Rick Westhead at the Toronto Star is reporting that the contract offered is $10-million over five years. (A deal that's quite Saskin-like, actually.)

At 5:07 p.m., October 17, 2007, Anonymous Gerald said...

I noticed that too, James. Ironic, no?

At 4:45 a.m., October 18, 2007, Blogger George said...

The proposed deal certainly doesn't pass the "smell test"...

I'm with you regarding the ownership situation. The good old boys' club most certainly still leads the charge, and if that wasn't cemented by the decision to name Jeremy Jacobs the new Chairman of the Board, I don't know what else it could have signified.

Despite growing cracks within the owners' ranks as the high-revenue teams begin to grow tired of subsidizing struggling ones by doling out half their playoff revenues, the owners want to enjoy the double-digit increases in franchise equity while actually engaging their players as anything more than "product" (i.e. as "partners") as little as humanly possible, and they want to be reminded of the fact that those increases in equity may be stifled by the questions regarding the solvency of teams like the Predators (among others) as little as possible.

The picture isn't all rosy for either side, and as the growth in revenues have almost entirely been driven by ticket price increases and the gains made by the Canadian dollar, one wonders how exactly the NHL really wants to "grow the game," especially if it's forced to do so by giving the NHLPA a seat at the table.

At 10:32 a.m., October 18, 2007, Anonymous Gerald said...

the gains made by the Canadian dollar

I have said this probably a dozen times on various boards, but the message is not getting through. The revenue growth to date has NOT been driven by $CDN gains. The revenue growth last year due to the $CDN was (even assuming that 1/3 of NHL revenues are CDN sourced) was approximately $19 million, or a fraction of 1%. NHL revenues went up between 6 and 7% (nearly $200 million).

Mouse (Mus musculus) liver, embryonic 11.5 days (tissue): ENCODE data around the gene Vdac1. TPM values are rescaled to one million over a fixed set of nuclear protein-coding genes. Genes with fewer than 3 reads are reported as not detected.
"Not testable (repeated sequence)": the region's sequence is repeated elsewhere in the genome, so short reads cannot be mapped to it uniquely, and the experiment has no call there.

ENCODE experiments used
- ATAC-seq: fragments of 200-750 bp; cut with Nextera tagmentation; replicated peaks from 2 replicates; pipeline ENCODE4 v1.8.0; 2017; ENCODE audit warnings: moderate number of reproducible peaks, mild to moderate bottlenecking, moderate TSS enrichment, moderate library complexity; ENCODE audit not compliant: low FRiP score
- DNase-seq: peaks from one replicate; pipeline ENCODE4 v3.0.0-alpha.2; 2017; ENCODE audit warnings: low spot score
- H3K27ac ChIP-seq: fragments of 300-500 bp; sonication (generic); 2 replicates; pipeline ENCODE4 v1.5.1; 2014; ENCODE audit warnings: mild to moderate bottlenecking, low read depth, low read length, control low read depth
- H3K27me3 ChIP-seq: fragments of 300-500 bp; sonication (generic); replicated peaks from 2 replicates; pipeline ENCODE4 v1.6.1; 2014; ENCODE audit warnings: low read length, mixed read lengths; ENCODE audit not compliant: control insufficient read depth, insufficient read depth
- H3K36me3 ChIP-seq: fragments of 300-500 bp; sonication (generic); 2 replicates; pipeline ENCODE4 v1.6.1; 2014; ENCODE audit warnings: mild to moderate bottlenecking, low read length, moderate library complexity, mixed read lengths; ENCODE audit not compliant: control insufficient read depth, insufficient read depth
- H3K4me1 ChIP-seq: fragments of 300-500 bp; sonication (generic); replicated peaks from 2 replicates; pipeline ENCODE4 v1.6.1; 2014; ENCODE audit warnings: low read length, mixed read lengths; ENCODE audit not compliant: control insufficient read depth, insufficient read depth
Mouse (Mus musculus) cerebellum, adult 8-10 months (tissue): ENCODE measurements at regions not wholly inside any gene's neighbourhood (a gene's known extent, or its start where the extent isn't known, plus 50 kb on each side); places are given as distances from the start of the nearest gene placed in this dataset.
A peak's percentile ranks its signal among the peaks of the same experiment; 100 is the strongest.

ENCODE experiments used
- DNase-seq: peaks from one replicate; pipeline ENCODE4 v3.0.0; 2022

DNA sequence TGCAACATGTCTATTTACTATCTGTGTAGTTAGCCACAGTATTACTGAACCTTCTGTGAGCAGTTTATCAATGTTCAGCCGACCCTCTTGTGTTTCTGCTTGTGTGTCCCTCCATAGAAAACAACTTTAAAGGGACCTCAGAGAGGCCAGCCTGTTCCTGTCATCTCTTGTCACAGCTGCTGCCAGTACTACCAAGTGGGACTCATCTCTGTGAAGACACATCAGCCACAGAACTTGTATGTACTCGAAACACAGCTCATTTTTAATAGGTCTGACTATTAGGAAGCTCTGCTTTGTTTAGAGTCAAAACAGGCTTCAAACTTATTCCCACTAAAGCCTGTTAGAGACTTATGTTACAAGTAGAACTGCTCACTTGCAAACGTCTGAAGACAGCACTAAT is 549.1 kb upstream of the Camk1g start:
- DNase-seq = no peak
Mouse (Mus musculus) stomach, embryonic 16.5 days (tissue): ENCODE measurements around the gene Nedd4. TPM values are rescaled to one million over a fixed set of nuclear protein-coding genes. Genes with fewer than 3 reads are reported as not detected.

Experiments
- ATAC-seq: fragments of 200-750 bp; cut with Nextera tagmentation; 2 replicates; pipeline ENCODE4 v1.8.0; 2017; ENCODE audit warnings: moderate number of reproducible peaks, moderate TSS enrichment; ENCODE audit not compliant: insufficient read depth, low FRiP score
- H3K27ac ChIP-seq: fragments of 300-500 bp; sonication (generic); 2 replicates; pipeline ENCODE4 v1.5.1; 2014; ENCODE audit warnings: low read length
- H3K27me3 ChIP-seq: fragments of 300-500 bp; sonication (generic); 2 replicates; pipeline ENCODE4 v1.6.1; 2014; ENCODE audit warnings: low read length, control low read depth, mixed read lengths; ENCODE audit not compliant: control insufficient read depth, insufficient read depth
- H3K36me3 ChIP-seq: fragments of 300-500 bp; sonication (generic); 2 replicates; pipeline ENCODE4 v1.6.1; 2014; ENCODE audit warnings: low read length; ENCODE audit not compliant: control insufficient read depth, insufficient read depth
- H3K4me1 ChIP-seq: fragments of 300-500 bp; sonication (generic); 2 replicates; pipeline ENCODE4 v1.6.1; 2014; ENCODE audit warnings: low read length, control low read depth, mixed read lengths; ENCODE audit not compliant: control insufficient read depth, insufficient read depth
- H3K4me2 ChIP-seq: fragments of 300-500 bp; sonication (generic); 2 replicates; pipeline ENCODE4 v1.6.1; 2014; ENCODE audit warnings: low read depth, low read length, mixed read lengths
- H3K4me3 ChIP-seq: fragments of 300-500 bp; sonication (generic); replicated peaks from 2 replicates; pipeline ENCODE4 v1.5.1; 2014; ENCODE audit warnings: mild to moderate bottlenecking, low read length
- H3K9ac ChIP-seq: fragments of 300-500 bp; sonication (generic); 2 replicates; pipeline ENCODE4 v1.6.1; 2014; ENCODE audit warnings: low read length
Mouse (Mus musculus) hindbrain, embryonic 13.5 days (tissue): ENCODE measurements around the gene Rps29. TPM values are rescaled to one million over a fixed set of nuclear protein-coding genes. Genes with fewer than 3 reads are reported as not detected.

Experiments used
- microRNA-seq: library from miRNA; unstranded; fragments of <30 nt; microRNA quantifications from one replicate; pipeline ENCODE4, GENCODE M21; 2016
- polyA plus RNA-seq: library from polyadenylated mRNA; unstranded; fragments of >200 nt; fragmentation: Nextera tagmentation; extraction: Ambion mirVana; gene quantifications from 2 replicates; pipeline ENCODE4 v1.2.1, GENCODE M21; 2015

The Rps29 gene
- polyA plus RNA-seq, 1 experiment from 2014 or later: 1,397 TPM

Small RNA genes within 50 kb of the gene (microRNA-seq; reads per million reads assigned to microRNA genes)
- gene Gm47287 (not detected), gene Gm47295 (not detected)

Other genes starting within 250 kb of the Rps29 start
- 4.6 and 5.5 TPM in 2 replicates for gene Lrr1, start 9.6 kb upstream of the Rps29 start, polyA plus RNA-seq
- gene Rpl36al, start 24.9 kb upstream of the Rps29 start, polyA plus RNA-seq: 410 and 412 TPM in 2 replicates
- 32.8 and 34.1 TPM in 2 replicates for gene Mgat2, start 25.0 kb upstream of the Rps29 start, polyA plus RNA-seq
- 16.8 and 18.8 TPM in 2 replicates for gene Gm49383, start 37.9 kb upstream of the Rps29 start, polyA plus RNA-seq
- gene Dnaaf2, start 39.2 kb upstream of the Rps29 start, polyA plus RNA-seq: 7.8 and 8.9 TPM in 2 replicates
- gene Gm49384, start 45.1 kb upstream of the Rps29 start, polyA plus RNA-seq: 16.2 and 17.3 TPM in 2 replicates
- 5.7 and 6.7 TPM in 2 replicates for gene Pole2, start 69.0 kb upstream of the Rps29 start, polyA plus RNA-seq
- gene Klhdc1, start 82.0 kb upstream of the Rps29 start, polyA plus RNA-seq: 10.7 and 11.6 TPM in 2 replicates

Enough with this particular myth. Please.

The rest of the above post is riddled with further unsupported statements, but i am short on time.

At 2:50 p.m., October 18, 2007, Anonymous Anonymous said...


If the gain in the Canadian dollar is worth $19 million and the total gain in revenue is $200 million then 9.5% of the gain in revenue is through the Canadian dollar (not a fraction of 1%). Am I misunderstanding your numbers? Because 9.5% is actually pretty significant.

At 10:45 p.m., October 18, 2007, Anonymous Gerald said...

You misunderstand the numbers. The 1% refers to the percentage of league revenue.

I suppose we can argue whether a percentage of 9.5% is significant when we are talking percentages of percentages (9.5% of a league growth of 6-7%). Regardless, the myth is rampant (thanks to uninformed dilletantes like Bob McCown and Stephen Brunt in this market) that NHL growth is due to the escalation of the Canadian dollar. It is not. In a $2.3 billion industry, it is miniscule, barely more than a rounding error. The revenue growth is coming from elsewhere.

At 7:25 p.m., October 19, 2007, Anonymous Anonymous said...

NHL was 2.2 billion industry before the lock-out, now it's 2.3 billion industry.

McCown and Brunt only talks about numbers that Ken Holland and Jim Nill told everybody - in print.

But back to business. Canadian teams bring 690M to total revenues. And CAD has gone up 30% since 2003-4 season so that's 200M out of Canadian teams' contribution.

Revenues have gone up 100M so how can anybody say that CAD has very little to do in total revenues. It has EVERYTHING to do with it.

Basic math.

At 8:19 p.m., October 19, 2007, Anonymous Gerald said...

Wow, that is awesomely ... wrong.

See you all in the other thread above.